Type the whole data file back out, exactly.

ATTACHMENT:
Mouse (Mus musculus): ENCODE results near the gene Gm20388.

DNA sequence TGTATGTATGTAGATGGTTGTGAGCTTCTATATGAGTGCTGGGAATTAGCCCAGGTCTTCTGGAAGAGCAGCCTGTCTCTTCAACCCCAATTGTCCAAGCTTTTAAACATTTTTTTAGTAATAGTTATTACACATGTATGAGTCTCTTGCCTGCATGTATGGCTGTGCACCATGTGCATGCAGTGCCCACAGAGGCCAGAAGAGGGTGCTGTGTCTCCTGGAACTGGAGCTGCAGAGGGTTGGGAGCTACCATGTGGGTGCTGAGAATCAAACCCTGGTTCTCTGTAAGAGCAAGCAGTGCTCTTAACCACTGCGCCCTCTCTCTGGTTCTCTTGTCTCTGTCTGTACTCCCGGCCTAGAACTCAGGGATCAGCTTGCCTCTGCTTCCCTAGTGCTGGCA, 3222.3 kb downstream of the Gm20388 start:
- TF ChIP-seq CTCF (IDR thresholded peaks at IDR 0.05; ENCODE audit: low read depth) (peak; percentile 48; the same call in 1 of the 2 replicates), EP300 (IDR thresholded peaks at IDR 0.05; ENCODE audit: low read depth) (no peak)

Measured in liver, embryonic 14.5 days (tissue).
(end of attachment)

Mouse (Mus musculus): ENCODE results near the gene Gm20388.

DNA sequence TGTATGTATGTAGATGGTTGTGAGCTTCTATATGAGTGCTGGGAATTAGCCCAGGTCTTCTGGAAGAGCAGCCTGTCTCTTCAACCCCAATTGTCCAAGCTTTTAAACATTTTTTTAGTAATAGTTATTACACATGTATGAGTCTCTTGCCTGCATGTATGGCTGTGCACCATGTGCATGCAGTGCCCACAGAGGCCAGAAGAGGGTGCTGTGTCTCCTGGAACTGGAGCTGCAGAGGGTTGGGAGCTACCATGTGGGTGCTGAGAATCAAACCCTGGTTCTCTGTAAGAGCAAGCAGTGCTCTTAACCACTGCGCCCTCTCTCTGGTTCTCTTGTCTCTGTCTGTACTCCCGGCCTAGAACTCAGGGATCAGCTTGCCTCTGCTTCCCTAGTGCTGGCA, 3222.3 kb downstream of the Gm20388 start:
- TF ChIP-seq CTCF (IDR thresholded peaks at IDR 0.05; ENCODE audit: low read depth) (peak; percentile 48; the same call in 1 of the 2 replicates), EP300 (IDR thresholded peaks at IDR 0.05; ENCODE audit: low read depth) (no peak)

Measured in liver, embryonic 14.5 days (tissue).